The World Still Turns
The film noir image of the hard–bitten private eye does not feature him (and it is always a him) sitting at his desk looking through documents. He is out and about, whether following the bad guys down some dark alley or trying to wring a lead out of some character over a whiskey in a dimly lit bar. A pandemic would have forced Sam Spade to hang up his raincoat for good.
Not so the modern shamus. While COVID–19 has caused tremendous disruption to business as usual, business is still being done. Due diligence needs to be performed, whether for transactions set to close before the onset of the pandemic or for deals that have grown out of the crisis, such as workouts and refinancing arrangements. Many courthouses are closed, but litigation continues, as motions are filed and discovery is made. Even in the upside–down markets, parties act to limit exposure and to take advantage of opportunities. Activists and short–sellers are about.
Clients continue to seek the assistance of investigators and, fortunately, being unable to pound the pavement is no impediment to conducting an effective investigation. While COVID–19 presents some obstacles, they are not insurmountable.
The Way We Were
Our general investigative protocol has two phases. The first is open source research, a review of all information in the public record about a subject. This includes research conducted on the Internet; in digital records maintained by vendors; in proprietary databases; in archives maintained by government agencies; in clerks’ offices; and in records repositories. Thorough and thoughtful open source research can provide a good picture of the subject and her activities, and can also give an accurate picture of her reputation and trustworthiness.
Inquiries with sources—talking to people—are often used to augment open source research. These inquiries take two forms. First, investigators speak with confidential sources, typically individuals with whom they have previously worked and whose discretion and reliability are unquestioned. Second, investigators can talk to knowledgeable third parties identified through open source research. These sources might include former colleagues or employees, business partners, creditors, and litigation adversaries. Properly used, material developed through source inquiries can fill in gaps and provide context to information derived from the public record.
Adapting to the Pandemic
The approach to conducting an investigation during the coronavirus pandemic is not significantly different.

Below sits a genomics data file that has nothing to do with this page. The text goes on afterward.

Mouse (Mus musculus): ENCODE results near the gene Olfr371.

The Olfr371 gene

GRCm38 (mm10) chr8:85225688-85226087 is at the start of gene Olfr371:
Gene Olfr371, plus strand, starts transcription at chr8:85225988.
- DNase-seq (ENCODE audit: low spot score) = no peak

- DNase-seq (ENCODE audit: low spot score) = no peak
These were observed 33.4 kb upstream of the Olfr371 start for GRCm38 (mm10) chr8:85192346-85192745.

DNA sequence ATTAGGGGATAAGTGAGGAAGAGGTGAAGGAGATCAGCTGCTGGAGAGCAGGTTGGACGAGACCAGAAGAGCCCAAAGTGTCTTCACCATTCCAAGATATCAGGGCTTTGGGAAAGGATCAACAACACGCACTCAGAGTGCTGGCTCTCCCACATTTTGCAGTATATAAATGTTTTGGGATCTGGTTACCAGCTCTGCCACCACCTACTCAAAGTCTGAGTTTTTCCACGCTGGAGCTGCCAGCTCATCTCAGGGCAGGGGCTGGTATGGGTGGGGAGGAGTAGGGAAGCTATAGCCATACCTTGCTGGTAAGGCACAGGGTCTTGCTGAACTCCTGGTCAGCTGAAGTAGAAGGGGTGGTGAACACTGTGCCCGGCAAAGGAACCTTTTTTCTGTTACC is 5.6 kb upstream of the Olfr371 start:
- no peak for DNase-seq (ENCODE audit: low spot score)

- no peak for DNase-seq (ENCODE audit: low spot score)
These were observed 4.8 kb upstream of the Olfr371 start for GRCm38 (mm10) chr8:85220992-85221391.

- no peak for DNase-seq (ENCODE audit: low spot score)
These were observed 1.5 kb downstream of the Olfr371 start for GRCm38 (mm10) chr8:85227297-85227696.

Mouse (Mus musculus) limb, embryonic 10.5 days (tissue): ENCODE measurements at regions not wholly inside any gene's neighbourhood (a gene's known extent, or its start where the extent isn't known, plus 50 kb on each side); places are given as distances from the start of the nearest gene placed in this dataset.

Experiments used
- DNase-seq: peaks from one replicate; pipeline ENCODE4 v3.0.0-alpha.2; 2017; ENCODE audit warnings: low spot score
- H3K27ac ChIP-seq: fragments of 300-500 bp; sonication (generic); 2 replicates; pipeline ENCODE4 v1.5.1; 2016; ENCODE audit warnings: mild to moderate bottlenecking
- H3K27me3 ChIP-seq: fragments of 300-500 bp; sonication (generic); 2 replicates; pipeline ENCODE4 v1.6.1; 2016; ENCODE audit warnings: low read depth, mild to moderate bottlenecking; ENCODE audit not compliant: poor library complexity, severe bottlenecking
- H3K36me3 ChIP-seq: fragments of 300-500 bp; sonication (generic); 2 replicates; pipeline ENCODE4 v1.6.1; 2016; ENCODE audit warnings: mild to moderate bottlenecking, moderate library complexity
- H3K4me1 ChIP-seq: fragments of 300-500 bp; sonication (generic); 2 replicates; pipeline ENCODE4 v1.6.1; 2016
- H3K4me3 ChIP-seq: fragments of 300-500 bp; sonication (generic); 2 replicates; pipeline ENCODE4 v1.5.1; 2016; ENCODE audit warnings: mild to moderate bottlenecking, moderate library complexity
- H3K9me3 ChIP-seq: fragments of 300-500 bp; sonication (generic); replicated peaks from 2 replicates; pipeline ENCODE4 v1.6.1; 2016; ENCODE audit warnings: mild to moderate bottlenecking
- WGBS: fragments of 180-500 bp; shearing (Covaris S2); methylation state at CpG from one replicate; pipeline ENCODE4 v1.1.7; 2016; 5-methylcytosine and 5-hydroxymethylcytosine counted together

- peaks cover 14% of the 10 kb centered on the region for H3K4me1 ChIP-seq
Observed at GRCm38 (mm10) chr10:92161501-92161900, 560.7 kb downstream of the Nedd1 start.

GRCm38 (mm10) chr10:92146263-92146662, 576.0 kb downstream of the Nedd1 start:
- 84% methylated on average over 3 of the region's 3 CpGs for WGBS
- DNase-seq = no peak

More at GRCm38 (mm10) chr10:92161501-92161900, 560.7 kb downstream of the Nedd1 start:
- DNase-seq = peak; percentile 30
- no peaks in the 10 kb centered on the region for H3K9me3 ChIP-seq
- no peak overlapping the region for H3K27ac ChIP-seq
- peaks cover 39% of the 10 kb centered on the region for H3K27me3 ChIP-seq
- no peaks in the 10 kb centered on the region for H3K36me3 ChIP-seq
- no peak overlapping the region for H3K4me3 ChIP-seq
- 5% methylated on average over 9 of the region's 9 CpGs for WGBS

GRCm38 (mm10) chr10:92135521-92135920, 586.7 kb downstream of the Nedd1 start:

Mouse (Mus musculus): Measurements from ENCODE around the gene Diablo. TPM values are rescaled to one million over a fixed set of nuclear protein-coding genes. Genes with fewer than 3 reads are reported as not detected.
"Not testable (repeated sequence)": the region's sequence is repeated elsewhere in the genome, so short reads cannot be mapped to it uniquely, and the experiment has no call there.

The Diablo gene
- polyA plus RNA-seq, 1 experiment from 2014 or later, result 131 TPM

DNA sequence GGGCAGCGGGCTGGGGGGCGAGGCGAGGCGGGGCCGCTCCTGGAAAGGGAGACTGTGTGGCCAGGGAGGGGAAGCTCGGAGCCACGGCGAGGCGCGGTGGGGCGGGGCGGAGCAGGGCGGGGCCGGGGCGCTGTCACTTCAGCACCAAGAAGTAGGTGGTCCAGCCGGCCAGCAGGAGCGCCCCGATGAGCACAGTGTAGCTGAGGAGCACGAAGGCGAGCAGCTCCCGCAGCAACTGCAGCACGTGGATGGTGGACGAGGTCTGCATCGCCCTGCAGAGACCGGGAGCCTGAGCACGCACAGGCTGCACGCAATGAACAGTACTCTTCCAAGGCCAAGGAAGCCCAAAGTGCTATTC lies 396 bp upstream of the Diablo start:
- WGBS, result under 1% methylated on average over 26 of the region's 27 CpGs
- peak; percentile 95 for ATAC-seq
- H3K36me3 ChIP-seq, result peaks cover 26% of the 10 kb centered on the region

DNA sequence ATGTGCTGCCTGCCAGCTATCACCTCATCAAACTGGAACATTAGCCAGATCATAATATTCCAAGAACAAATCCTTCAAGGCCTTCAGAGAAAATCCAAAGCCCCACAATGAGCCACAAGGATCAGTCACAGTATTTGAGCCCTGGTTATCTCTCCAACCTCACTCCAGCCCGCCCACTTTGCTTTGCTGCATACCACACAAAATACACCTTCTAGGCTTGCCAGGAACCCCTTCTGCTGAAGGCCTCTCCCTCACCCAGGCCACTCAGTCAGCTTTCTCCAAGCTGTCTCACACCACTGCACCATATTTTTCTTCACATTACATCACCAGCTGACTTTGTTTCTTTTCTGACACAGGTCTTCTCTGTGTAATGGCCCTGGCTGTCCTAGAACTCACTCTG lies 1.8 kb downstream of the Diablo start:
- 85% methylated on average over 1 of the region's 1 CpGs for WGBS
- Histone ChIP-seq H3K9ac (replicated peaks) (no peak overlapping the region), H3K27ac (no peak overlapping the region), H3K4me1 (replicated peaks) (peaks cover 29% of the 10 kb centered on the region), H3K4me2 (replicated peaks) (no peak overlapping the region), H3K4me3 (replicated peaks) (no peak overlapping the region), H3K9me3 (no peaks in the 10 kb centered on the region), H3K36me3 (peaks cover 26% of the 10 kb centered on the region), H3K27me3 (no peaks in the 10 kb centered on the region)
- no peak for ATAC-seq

The protocol for online and desktop research is the same—the Internet, electronic databases, and online court dockets remain available for review. Some adjustments are warranted, notably for court filings and property records. Federal courts and many state courts use e–filing, meaning case documents are filed and can be retrieved online. However, some state and many local courts do not use e–filing, and only a docket may be available online. Further, criminal records maintained online may be incomplete. In many instances, property records and mortgage documents are not available online from the local recorder.
Savvy investigators can work around these obstacles. Property records are sometimes available online, for an additional fee, from subscription services. Criminal records can also be identified, and related details learned, through creative workarounds. In a recent case in which COVID–19 closures delayed civil and criminal record research in the town where the subject resided, we discovered that the town newspaper published a weekly police blotter in which the subject had been named a few years earlier. While court records were unavailable, the local police department provided the arrest report in response to an email request.
People are now turning to social media in unprecedented numbers to communicate with friends, family, business associates, and colleagues. This heightened social media activity provides a trove of timely information about a subject’s activities and associations. A smart investigator will search various internet platforms to develop information about a subject.
Let Your Fingers Do the Walking
With courthouses closed, source inquiries have become more important than ever. A former litigation adversary, work colleague, or business partner can provide information contained in now–inaccessible court records and add background and context to the information already developed about the subject.
But what’s the right approach? The most effective practice is to approach people in–person. In our experience, this method produced the best response rate, as people are typically more responsive to an investigator who appears in–person, on their doorstep. It is just too easy to hang up the phone.
The pandemic has changed the calculus somewhat. Cold–calling is now a critical tool. Increased reliance on the telephone has made people more receptive to phone interviews, as “social distancing” requires using electronics to communicate. And the telephone is not the only medium through which investigators manage to contact sources. We’ve recently interviewed sources and witnesses via Zoom, FaceTime, and messaging applications.
Nimble Sleuthing Will See Us Through
Even before COVID–19, modern investigative work bore scant resemblance to Sam Spade’s approach. As illuminated by the current crisis, the need for thorough, creative research never ends. Luckily, agile professional investigators have adapted to this challenging environment and will continue to provide the answers their clients need, even without pounding the pavement.